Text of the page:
On the 19th of December 2018, in the Maxabene riverbed, I was humbled. Two of my greatest loves collided.
At 08:10am, Greg Pingo radios: “Is Roxy on the vehicle with you?”
Now, sitting at the base of a Jackalberry Tree quietly sharing a moment with a rare and endangered scaly mass of magic tucked safely in the trunk, thinking just how closely it resembles the artistry of one of my icons.
Silently hoping this weird and wonderful creature will rear her armoured head, I can’t help but wonder if she inspired Cubism; an art style jointly created by Picasso and Braque showcasing a reduction in detail right down to just a series of overlapping two dimensional planes and facets; radically fragmented objects. This, to me, sounds like the description of the monochromatic shield of a pangolin…
Through the adventures of growing up in the bush on a game farm in Zimbabwe, to immigrating to South Africa and then returning to the bush roughly a decade later, where I have now been for 3 years, these precious pangolins have eluded me. Greg has been lucky enough to see several. Our shared passion and appreciation (and anticipation on my behalf!) has started a small collection of ornamental lookalikes. I’ve tried sketching a few, too. But that day, I was graced with the real deal!
I am usually the worst version of myself in 42 degree heat, but sharing the same shade as this cluster of keratin, I could not contain my sheer joy. Crouching down in the sand and the foliage, I am absolutely hypnotised by the gentle rise and fall of the chapped and scratched two-dimensional diamond-shaped scales. This is a the Cape or Temminck’s Ground pangolin; one of the 4 species found in Africa, and the only one which we find in Southern Africa. There are 8 different types of these scaly specimens found throughout Africa and Asia… all of which make up the numbers for the most trafficked animal on the planet.
It amazes me how the bush is constantly reminding and reiterating the importance of appreciating something before it’s gone. Be it the golden hour of a sunset or the stillness of a sunrise. Or, in this case, the few precious minutes sharing the same space as this toothless, sticky-tongued, ant-eating, ancient animal, allowing the style of one of history’s most iconic artists and my rapture at this magical creature to collide..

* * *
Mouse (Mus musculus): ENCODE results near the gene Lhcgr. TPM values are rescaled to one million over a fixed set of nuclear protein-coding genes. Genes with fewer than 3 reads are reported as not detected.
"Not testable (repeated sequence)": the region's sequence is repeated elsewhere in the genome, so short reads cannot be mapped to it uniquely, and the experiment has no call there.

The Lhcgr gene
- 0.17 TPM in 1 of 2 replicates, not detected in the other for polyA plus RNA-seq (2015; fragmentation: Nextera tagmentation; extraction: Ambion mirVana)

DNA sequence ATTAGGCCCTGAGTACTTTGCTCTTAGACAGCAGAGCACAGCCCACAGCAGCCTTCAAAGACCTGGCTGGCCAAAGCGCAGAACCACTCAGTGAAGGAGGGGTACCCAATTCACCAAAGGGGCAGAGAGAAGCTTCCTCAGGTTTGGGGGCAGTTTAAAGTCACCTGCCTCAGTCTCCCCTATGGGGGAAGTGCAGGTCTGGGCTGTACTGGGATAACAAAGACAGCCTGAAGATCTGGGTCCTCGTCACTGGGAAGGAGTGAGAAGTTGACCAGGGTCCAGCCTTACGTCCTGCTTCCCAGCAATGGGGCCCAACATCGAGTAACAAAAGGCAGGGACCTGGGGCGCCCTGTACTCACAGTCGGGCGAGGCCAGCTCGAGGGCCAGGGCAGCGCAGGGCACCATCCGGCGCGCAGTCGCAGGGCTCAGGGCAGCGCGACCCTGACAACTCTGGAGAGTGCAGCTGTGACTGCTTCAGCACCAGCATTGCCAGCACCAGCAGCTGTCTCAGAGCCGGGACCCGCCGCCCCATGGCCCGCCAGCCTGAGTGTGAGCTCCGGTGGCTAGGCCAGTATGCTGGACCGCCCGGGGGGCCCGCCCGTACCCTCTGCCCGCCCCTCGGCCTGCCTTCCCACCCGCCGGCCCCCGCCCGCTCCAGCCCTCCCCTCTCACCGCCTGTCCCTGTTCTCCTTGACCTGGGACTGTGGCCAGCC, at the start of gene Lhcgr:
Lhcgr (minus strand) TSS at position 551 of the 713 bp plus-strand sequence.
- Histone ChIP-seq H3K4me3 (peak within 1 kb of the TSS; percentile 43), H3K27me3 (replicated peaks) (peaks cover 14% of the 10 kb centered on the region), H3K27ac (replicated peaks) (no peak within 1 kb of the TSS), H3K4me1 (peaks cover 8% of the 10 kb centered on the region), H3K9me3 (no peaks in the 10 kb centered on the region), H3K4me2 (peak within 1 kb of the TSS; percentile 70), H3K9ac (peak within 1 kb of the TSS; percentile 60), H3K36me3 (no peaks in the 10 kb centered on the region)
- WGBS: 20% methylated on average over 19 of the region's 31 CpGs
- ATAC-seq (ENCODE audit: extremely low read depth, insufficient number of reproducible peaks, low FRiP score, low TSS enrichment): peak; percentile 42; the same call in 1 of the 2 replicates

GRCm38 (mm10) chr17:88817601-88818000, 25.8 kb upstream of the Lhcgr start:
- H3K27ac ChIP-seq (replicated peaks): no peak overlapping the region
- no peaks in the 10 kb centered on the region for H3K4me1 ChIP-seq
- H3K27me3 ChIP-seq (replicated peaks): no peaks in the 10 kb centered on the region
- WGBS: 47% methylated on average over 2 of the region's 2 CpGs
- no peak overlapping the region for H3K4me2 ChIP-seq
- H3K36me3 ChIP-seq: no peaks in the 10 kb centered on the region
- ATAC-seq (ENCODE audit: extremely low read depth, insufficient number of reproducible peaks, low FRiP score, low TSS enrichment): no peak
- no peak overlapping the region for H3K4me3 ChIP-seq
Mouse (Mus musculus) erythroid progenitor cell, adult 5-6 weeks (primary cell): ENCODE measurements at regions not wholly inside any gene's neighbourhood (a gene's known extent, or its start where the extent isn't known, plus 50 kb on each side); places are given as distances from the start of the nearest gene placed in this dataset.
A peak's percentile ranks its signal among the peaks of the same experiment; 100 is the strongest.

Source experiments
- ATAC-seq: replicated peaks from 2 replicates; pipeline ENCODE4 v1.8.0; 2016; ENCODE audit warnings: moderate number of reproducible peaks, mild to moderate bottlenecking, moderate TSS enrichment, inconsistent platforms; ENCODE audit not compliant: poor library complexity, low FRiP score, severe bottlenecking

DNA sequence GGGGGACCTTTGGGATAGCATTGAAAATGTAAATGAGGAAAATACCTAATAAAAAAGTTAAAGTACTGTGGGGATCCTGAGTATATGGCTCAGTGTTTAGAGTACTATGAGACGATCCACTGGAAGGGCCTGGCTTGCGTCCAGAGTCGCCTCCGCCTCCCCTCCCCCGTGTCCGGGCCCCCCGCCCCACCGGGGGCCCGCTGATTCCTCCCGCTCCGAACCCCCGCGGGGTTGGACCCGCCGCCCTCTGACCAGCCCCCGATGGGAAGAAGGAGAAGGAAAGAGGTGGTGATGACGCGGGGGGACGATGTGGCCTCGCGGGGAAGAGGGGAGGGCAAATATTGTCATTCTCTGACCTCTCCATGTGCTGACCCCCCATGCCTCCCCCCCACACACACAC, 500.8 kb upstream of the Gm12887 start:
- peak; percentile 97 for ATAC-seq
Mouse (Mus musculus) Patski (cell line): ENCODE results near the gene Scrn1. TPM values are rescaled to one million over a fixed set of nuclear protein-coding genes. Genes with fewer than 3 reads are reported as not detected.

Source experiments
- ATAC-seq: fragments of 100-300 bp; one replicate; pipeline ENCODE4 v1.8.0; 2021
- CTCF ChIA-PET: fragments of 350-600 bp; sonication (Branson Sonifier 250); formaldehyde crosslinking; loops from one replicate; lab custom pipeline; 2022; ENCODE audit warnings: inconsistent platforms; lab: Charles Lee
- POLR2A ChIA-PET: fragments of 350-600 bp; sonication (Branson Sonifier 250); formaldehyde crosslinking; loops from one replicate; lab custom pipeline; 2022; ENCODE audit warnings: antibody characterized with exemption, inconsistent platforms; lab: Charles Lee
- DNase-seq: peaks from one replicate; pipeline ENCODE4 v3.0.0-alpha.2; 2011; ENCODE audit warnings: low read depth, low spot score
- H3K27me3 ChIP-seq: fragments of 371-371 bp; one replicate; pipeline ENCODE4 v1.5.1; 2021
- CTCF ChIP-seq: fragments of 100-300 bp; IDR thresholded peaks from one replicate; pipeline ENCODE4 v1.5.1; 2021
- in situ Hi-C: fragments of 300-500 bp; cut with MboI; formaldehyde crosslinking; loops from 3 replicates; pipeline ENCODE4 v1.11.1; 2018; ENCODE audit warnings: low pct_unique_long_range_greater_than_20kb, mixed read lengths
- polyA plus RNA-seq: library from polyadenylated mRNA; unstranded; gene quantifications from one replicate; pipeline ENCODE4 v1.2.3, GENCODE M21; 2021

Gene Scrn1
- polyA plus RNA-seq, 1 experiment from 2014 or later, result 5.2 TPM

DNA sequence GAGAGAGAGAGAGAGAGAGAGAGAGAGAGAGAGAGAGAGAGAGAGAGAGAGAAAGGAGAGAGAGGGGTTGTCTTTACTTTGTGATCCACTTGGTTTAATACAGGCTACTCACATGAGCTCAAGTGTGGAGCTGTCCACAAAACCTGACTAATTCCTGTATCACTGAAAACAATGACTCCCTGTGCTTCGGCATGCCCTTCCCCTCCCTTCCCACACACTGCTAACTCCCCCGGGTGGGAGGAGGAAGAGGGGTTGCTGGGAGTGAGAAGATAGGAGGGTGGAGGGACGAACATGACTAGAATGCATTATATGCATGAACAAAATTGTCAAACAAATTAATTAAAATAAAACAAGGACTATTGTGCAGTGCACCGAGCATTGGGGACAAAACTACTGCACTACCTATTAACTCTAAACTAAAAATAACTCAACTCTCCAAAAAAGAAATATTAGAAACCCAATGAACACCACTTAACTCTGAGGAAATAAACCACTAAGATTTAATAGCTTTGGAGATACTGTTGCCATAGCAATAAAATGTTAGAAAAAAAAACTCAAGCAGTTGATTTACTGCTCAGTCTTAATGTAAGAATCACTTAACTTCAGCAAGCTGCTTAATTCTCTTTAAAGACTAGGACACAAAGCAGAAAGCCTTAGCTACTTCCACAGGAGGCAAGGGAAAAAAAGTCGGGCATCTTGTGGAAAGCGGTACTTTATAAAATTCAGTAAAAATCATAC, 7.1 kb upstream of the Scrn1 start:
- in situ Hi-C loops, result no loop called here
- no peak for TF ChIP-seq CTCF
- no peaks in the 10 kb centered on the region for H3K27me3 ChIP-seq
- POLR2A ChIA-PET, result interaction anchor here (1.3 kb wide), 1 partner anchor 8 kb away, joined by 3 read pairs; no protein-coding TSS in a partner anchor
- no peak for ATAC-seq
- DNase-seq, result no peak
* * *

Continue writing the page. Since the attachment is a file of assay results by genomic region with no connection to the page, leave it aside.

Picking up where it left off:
Filed under Featured Safari experience Wildlife
Roxy your blog is lovely. A pangolin is definitely on my bucket list. We hope one day we will be lucky. It is so special to spend time with an endangered animal.
You are so fortunate! Would love to see a photo if possible!
How fortunate you were to see this elusive creature, up close in the tree trunk. I’ve yet to see one even after several trips to Africa…… perhaps next time !???
Oh wonderful, I suspect most rangers haven’t seen one.
So happy for you, Roxy. An iconic and lifetime moment.
This is one of my favorite pieces, ever! I am a little bit jealous, but mostly thrilled that pangolins are being seen at Londolozi – one of my most loved creatures at my most loved place on earth. Great picture and lovely drawings. You made my day.
Always love your drawings Roxy. See you soon.
What a lovely comparison. Your work is beautiful and I so appreciate your love for these tender and endearing, horribly persecuted beings. Stories like this can make a difference in their survival. Thank you!
Pangolins (well, 1, I’m not greedy) are definitely on my bucket list too. Hoping I finally see one when I come back in September.
An Amazing story starring an amazing animal!! That’s so fascinating, I’ve never thought of pangolin scales as being like a cubist painting!!
Beuatiful sketches too!! I’m still trying to see a pangolin at my end!